The busy spring season is in full swing however many vets I speak to throughout North America are finding that practice growth is flat compared to last year with the rare clinic showing a slight growth. This is actually encouraging news since up to last year year most practices saw a decline in revenue. One asks though since we are flat have we climbed out of the pit of the recession? Do we have nowhere to go but up? I would like to think so but a conversation I had recently with a veterinarian gave support to a concern I have been having for a while. This vet has a very well run practice in a region that was affected severely by the recession. During our conversation they mentioned that they had just completed a survey of their clients. The results were staggering. 30% of their clients are over the age of 55 and 30% of the horses in the practice were over the age of 15. To add salt to the wound reproduction billing is down 50%. Two things came to mind right away when I heard this. The first is that barring a huge influx of new clients this practice is going to shrink in size. The second is kudos to this vet for actually taking the time to do this survey.
If these numbers are reflective of the general equine population the shrinking equine veterinary practice is our reality now. It is not going to happen over night but with a trend of aging horses and fewer new ones on the ground it is inevitable. All practices gain and lose clients every year. This is a natural part of a business. Horse die or are sold and people rediscover the love they had for horses as a child or introduce their children to horses. Is there a population of people on the horizon that is going to jump into horse ownership? Right now it doesn’t look like it but who knows what the future will hold.
The second point is the important one here. We have all have wondered if the horse economy will bounce back to where it was. How much of what we think is based on fact and how much is hope? Beyond measuring our practices annual income and expenses do we really know what is going on with our practice? How many of us truly know the viability of our clientele like this one vet does? What kind of decisions would you make if you had this info? Would you put off buying a new piece of equipment or hiring a new receptionist? If you repeat a survey in a 2 or 3 years would you be able to monitor trends? Perhaps we find you have less jumpers and more western horses. That knowledge would certainly change how you deal with your clients beyond asking a horse to lope instead of canter during a lameness exam. The list is limitless.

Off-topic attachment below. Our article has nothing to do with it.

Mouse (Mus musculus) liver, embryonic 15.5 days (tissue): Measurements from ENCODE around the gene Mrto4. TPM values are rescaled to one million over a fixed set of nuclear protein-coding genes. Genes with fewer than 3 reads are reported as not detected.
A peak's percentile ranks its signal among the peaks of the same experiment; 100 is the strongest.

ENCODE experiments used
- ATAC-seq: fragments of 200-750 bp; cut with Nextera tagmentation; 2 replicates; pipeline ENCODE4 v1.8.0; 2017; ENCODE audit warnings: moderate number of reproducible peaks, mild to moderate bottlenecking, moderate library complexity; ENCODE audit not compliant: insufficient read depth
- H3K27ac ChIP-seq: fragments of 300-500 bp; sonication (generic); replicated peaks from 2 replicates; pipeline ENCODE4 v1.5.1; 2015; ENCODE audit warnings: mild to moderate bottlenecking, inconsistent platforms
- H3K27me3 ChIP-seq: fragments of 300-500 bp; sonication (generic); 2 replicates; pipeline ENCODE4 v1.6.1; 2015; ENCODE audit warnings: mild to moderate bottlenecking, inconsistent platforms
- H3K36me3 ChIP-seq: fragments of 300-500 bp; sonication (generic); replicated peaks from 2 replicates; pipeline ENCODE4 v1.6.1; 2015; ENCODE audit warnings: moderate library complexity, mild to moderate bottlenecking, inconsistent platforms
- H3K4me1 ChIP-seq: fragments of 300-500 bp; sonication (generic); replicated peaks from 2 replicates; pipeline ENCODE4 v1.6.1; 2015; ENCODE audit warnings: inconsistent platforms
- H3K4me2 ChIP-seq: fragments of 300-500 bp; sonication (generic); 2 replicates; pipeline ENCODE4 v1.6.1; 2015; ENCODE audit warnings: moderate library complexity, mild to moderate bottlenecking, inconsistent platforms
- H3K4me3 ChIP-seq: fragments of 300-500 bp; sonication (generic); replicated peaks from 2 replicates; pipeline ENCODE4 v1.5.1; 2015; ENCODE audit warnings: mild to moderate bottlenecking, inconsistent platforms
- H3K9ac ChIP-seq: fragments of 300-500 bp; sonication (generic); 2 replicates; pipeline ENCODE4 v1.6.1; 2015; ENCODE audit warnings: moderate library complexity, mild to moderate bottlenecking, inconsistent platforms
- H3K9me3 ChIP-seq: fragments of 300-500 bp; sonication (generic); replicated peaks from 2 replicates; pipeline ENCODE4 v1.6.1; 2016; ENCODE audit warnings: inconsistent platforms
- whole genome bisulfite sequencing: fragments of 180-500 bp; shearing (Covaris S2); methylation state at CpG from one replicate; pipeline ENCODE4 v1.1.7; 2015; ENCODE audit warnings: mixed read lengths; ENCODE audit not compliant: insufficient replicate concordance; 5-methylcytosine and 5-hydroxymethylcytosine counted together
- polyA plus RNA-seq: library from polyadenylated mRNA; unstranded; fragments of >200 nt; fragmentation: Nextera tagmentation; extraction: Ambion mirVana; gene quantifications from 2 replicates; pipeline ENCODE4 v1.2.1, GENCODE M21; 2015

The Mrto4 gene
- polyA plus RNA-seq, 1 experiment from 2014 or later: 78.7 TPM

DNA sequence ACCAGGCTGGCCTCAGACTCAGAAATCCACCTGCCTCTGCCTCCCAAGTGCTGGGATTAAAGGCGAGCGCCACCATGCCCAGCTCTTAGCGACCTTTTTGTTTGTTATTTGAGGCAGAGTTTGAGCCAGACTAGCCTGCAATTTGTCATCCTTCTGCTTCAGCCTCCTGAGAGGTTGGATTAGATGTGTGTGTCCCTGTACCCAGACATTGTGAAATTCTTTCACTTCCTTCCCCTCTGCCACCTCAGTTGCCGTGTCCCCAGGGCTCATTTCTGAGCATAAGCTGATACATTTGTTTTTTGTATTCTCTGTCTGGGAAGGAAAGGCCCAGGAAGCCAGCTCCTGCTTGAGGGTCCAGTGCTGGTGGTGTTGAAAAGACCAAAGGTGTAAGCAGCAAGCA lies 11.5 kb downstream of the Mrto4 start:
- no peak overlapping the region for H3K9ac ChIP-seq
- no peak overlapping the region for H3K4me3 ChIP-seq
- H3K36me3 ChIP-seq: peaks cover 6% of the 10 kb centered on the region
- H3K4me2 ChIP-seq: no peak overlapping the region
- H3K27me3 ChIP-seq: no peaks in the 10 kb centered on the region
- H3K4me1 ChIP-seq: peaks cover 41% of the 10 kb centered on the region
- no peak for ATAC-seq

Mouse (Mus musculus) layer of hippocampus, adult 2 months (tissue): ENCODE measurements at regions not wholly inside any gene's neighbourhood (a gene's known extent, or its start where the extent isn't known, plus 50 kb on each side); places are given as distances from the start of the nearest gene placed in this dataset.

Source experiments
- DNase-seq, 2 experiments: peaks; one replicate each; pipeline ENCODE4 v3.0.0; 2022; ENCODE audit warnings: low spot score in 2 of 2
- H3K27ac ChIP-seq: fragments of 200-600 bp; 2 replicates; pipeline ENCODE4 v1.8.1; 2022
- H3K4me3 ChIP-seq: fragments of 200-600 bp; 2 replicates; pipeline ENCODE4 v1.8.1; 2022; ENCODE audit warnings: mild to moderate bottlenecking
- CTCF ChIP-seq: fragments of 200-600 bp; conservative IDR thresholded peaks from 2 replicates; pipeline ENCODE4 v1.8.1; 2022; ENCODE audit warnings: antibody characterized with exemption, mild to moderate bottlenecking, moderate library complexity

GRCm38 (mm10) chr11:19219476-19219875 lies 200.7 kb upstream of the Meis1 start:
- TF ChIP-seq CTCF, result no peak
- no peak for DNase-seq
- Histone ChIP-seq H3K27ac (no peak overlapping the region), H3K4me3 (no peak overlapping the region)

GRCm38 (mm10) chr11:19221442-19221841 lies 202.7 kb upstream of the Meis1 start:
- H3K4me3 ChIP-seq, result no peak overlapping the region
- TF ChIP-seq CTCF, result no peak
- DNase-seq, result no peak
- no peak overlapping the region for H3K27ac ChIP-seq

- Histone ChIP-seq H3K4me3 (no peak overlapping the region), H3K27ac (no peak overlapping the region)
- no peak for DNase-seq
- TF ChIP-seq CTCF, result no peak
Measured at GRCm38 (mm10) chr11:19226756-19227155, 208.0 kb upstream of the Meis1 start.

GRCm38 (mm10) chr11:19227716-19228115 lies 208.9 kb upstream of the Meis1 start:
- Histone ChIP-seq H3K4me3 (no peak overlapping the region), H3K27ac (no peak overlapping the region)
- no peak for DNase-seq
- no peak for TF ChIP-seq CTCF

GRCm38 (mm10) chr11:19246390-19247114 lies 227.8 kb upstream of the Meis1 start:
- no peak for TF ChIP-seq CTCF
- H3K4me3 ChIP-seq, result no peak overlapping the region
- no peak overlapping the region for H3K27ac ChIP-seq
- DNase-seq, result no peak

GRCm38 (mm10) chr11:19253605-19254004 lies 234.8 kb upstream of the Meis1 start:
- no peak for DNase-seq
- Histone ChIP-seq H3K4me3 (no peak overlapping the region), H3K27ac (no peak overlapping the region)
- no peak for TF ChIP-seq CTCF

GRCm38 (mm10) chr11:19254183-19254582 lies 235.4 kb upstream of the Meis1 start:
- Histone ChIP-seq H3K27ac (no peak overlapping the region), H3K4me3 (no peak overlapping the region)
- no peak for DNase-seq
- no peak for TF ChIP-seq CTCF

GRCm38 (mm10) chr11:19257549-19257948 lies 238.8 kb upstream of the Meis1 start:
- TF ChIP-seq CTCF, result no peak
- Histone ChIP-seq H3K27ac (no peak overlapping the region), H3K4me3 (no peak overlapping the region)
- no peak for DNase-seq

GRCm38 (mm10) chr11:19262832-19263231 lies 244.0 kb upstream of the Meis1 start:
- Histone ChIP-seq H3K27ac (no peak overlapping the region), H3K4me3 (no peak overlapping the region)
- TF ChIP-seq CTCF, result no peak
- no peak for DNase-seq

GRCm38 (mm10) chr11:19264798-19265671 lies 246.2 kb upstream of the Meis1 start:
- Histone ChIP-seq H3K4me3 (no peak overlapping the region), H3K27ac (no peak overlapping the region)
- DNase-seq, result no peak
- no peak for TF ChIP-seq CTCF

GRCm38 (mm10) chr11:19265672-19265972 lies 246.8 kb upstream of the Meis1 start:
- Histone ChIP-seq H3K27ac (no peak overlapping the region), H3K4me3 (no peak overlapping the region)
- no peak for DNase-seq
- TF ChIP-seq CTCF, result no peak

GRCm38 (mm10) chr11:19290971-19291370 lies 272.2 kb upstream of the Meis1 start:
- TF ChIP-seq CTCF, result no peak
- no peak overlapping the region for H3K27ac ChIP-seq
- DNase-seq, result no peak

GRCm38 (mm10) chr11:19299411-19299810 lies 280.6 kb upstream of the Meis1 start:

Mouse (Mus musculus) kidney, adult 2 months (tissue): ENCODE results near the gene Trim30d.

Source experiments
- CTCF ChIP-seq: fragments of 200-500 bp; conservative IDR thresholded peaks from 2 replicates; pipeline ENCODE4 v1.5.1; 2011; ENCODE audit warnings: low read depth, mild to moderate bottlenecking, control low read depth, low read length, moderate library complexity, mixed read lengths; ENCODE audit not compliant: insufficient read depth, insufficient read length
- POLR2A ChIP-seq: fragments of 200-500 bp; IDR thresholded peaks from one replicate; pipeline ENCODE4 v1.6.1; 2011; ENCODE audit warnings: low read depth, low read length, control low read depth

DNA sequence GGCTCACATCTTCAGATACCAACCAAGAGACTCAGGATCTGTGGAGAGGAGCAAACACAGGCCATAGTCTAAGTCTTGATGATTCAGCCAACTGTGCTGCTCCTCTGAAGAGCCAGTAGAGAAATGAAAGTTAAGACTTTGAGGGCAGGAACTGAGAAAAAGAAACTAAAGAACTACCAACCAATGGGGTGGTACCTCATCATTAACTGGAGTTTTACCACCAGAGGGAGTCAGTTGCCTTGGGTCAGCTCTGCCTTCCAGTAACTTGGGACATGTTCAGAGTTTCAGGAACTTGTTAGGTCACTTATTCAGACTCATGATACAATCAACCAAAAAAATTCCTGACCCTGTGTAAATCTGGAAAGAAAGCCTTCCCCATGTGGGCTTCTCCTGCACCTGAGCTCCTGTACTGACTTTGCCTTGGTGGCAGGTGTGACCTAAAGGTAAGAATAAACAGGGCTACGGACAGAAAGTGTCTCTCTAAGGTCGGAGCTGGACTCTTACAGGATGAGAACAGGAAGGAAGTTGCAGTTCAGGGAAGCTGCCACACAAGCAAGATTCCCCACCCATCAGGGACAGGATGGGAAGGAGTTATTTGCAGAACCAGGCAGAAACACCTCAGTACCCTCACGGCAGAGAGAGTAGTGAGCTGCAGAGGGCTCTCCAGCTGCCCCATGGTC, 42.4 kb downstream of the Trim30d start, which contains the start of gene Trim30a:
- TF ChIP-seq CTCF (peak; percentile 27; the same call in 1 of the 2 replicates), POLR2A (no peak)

The intent of this blog is to be optimistic. If we have excellent numbers about our veterinary practices we have power. We have the power to adapt to our future and prosper. Hindsight is 20/20 but with the right approach now we can have the information we need to make adjustments.
Thank you to the veterinarian who gave me the inspiration to survey our practice clients and patients. We are going to use Survey Monkey to prepare an anonymous online survey so that we can learn about our clients and their horses.
Who else has done a client survey? Can you share your experiences and if the data you collected allowed you to make better decisions about your veterinary practice?